Mar 31, 2004, 1:49 PM
Post #1 of 1
Registered: Nov 21, 2001
---The Atlanta Journal-Constitution: 3/31/04---
Climber learns from the trip, not the destination
Article by MICHELLE HISKEY
In mountain climbing, either you get to the top or you don't. But that outlook has changed for Chris Boskoff, the best female American climber at high altitude.
As a Lockheed engineer and dreamer eight years ago, the drive to succeed made her lug 70-pound backpacks up and down Stone Mountain. It was both a physical challenge and test of her mind that once designed software for military cargo planes. With death always a possibility, she reached Mount Everest and five of the world's highest peaks.
As so often happens, the valleys of life transformed her view.
Boskoff, 36, returned to Atlanta earlier this month to help the Southeastern Climbers Coalition save a south Fulton climbing area, Boat Rock Preserve. The trip was her first here in the five years since her deepest vale.
Husband Keith Boskoff, an Atlanta architect, had mentored her and accompanied her across the Andes and Asia.
In 1994 in the Himalayas, a Buddhist monk married them and they celebrated with the locals by smearing yak butter in their hair. In 1997, the Boskoffs left Atlanta to purchase Mountain Madness, a Seattle adventure travel and guiding company that had been owned by their good friend Scott Fischer. Fischer had died climbing Mount Everest, chronicled in the bestseller "Into Thin Air."
Mountain Madness promoted her quest for the world's 14 highest summits, most rising more than five miles into the sky.
But Keith, 17 years her senior, had his demons. In early 1999, Boskoff discovered his suicide at their home. Her last trip to Atlanta was to handle his estate.
In a soft voice she described her "hard, hard time recovering." Would she dwell on the tragedy, as she observed in some survivors of climbing accidents? Ticking off the tallest peaks didn't seem so important anymore.
"Climbing was more there as a healer for me," she said. "I saw that when I was younger, I was focused on me and the summit, getting from point A to B. . . . Younger [climbers] race to get up to each camp. The older ones are steady and take their time, stop and see the wildlife. And that's the difference. The older you get, you start to sniff the flowers a little bit more."
After an emotionally draining ascent of Gasherbrum II ("G2") |in |Pakistan |after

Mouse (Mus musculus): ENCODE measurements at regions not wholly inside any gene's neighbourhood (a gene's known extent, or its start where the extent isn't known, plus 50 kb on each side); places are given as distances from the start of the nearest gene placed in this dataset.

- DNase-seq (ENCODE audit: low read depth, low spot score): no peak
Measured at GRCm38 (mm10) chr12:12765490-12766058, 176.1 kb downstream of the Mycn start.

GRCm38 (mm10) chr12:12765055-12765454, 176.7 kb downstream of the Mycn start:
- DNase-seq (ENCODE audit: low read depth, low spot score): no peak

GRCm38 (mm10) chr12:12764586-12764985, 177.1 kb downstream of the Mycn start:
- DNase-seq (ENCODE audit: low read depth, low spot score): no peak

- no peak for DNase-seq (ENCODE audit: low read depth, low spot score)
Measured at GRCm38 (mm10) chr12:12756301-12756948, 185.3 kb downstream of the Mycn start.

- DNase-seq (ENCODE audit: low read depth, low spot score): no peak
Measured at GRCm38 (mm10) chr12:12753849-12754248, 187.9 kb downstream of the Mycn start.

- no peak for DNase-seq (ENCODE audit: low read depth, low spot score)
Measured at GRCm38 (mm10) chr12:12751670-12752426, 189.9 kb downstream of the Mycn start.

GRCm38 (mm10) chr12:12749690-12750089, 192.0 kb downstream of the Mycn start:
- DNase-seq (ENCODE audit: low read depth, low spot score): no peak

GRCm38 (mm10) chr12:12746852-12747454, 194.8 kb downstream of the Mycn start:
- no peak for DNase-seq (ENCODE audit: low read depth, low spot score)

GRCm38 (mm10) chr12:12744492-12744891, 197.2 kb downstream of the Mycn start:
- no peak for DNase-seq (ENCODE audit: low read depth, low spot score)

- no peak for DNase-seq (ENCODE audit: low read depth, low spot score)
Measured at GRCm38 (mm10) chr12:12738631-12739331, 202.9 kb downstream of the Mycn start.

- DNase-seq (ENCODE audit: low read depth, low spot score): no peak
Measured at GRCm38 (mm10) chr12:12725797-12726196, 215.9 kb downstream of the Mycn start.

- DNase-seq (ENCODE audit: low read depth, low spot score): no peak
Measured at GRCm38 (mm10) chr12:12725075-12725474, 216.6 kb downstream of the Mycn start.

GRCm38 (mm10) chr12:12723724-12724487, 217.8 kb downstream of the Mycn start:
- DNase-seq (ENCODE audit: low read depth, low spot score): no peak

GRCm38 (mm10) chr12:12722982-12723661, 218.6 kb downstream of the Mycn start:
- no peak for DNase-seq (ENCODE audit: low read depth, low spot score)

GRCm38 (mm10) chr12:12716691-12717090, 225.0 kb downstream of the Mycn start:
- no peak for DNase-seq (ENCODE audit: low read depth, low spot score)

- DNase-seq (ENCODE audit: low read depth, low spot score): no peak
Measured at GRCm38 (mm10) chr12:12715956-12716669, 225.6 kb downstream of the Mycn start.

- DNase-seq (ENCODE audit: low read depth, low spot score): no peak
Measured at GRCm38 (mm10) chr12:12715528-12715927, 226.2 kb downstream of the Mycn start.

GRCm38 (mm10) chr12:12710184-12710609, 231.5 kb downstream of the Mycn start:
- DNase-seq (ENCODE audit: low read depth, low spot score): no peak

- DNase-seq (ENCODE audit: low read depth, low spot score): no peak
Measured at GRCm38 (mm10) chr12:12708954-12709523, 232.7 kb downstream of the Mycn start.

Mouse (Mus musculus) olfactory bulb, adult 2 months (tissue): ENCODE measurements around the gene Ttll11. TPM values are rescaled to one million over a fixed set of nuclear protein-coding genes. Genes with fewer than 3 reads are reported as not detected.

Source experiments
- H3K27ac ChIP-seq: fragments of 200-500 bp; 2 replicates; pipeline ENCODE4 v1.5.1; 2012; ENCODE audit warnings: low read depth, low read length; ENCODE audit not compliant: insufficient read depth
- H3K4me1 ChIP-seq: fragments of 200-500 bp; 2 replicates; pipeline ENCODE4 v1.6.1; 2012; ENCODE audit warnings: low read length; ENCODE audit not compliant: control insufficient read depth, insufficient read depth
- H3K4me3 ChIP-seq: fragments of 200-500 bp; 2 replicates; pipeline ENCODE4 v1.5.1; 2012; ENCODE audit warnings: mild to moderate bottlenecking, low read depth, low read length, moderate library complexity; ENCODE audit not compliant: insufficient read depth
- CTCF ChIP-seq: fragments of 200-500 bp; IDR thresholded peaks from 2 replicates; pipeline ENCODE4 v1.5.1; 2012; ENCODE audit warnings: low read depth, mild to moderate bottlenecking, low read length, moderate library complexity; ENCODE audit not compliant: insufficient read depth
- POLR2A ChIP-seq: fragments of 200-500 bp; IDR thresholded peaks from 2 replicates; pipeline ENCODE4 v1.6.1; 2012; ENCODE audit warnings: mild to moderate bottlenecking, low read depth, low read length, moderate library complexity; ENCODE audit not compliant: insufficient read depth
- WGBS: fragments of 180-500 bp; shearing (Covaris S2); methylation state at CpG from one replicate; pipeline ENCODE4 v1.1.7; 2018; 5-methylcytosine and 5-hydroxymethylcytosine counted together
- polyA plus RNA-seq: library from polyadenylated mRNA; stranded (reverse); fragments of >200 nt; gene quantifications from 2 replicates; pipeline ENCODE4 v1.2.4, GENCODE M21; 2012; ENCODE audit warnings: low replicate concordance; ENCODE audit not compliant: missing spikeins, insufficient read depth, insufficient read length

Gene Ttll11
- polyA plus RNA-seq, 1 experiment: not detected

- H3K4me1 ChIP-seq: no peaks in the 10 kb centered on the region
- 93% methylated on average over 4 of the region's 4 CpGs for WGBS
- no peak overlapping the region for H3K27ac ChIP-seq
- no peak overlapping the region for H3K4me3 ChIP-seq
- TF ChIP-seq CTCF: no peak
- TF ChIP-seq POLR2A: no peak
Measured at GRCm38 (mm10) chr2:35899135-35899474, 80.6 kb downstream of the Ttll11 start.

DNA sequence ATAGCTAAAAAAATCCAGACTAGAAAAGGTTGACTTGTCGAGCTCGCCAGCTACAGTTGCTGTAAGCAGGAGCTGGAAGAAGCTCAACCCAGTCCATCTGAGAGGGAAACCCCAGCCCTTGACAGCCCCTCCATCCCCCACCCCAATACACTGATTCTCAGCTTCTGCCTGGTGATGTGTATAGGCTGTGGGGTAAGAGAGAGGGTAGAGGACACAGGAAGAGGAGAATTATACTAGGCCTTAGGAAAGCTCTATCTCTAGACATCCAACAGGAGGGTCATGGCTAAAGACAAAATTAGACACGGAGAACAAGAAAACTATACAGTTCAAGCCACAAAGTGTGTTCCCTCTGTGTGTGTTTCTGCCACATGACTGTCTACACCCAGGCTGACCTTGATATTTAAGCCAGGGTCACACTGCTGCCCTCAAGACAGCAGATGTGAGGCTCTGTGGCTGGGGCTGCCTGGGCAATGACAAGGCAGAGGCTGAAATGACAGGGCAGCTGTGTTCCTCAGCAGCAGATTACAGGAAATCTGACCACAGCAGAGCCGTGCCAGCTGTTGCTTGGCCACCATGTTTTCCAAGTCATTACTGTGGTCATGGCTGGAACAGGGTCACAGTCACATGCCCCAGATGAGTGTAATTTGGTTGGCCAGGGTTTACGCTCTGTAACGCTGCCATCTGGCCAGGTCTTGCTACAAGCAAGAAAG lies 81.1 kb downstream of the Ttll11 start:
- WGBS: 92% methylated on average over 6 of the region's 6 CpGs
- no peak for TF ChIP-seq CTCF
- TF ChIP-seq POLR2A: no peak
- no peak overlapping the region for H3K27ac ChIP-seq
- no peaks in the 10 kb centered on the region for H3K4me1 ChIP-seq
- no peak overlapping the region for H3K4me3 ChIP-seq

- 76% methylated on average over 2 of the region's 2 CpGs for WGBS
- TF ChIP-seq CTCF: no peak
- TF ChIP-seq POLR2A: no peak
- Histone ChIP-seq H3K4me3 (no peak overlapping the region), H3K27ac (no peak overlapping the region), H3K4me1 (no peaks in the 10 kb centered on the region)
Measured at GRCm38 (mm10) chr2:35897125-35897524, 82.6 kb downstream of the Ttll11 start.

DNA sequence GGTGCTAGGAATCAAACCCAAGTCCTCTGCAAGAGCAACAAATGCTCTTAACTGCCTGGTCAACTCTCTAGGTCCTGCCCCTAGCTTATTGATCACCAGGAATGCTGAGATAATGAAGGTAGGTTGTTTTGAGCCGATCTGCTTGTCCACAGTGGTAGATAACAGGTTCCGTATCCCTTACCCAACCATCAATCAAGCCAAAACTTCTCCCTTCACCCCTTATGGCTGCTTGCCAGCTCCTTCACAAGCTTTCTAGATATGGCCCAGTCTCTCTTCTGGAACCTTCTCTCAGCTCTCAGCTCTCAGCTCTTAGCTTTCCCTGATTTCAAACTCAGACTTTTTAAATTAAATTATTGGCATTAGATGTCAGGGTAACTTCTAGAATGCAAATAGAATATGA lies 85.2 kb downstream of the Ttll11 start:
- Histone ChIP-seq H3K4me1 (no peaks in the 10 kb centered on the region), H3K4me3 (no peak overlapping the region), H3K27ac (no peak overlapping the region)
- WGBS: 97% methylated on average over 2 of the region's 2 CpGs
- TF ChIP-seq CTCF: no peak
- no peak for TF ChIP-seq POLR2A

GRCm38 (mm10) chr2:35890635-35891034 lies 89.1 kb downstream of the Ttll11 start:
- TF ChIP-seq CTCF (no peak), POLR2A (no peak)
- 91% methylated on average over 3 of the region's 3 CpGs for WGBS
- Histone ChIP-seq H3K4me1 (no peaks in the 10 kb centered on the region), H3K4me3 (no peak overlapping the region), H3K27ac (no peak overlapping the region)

Keith's death, she scaled Mount Everest in 2000.
That year, en route to Tibet's Cho Oyu, the world's sixth highest mountain, she met veteran guide and photographer Charlie Fowler. Today they train and live together in a remote, icy area in southwest Colorado, where they teach clients to climb.
"Chris is less focused on doing high peaks with big numbers and more concerned with more technically difficult, more exploratory things," Fowler, 50, said. "The frontier of the sport isn't repeating what's been done."
Local climber Michael Crowder, a friend of Boskoff's, recognizes her route in life.
"Everyone is in a hurry to meet their own selfish goals early in their careers," he said. Later comes the discovery that "the mountains are nothing but a beautiful setting in which to share good times with good friends."
Business has doubled, and the traveling life is good. Her secretary is likely to tell a caller, "Chris can't come to the phone. She's in Antarctica." Clients -- who shell out as much as $59,000 for the Everest package -- like her company's personal touch.
"They make you feel very much a part of them," said Atlantan John Kirby, who trekked Tanzania's Mount Kilimanjaro, Africa's tallest peak. "They make you feel like it's family."
Boskoff stays fit by running 10 miles a day. She's always seeking a way up. At Boat Rock Preserve, where huge chunks of rock look to have fallen from the sky, she dusted chalk on her hands and sought a grip on a sheer boulder twice her 5-foot-3 height.
Scaling such a big rock with nothing besides your hands and feet is known as a "problem." Boskoff got nowhere, and she eventually gave up and went to another rock.
"Every struggle that you have, you can't let other people let you feel sorry for yourself and let them take care of you," she said. "You've got to do it for yourself. If you don't believe in yourself, no one else will."
The path away from conventional ambition, some might call weak. But a better word for it is wisdom.